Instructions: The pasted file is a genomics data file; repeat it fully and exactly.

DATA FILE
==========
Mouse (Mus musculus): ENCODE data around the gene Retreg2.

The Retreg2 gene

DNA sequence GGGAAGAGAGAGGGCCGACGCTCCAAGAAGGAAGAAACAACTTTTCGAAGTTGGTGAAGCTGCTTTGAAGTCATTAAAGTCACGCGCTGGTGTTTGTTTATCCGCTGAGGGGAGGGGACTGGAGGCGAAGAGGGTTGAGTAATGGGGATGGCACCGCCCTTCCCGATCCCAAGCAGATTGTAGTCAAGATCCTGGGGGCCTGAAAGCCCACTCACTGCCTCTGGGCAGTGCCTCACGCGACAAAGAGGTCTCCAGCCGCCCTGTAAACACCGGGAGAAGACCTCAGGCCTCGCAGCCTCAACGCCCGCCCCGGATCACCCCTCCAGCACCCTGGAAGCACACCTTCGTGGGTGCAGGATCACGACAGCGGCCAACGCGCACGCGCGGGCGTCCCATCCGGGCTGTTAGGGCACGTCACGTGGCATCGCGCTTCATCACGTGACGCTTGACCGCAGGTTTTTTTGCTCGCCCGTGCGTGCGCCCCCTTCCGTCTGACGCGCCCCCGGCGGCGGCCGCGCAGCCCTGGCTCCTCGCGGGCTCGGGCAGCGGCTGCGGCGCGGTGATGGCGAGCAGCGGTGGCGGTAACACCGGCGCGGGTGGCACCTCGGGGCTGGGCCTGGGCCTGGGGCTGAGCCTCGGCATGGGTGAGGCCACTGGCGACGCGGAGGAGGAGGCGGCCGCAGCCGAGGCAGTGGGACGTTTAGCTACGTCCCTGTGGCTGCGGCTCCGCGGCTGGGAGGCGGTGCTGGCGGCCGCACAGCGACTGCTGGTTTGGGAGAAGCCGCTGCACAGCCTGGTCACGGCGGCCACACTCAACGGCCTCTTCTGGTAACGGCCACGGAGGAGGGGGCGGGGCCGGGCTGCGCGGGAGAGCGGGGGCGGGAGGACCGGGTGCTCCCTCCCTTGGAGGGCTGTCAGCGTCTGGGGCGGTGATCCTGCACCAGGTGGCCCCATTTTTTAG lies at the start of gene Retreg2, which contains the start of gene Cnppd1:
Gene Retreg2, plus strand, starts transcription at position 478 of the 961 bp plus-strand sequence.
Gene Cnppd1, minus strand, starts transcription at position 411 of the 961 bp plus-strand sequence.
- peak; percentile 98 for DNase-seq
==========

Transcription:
Mouse (Mus musculus): ENCODE data around the gene Retreg2.

The Retreg2 gene

DNA sequence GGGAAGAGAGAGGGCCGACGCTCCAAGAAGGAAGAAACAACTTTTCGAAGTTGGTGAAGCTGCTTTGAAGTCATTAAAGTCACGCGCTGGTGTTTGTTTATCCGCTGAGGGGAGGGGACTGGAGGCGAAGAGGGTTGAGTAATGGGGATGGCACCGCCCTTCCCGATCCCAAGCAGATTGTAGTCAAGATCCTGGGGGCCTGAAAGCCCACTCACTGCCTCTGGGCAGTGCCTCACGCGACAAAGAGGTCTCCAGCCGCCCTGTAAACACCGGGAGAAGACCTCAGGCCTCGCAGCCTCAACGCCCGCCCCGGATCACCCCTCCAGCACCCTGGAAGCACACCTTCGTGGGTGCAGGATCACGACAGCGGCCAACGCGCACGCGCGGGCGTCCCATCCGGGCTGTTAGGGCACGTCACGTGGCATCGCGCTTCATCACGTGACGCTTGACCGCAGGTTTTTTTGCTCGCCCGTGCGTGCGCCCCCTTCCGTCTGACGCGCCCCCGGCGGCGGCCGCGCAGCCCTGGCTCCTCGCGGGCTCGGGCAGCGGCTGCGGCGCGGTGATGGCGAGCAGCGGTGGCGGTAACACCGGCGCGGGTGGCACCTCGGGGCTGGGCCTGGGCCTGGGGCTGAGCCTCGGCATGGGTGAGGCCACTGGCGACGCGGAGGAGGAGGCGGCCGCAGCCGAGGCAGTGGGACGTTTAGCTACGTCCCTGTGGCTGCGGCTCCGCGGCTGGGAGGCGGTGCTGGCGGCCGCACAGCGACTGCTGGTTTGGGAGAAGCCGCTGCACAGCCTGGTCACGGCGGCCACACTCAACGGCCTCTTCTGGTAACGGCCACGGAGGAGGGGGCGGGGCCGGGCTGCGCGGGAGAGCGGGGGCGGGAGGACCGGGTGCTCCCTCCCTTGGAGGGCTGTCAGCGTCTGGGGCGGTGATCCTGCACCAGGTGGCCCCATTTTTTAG lies at the start of gene Retreg2, which contains the start of gene Cnppd1:
Gene Retreg2, plus strand, starts transcription at position 478 of the 961 bp plus-strand sequence.
Gene Cnppd1, minus strand, starts transcription at position 411 of the 961 bp plus-strand sequence.
- peak; percentile 98 for DNase-seq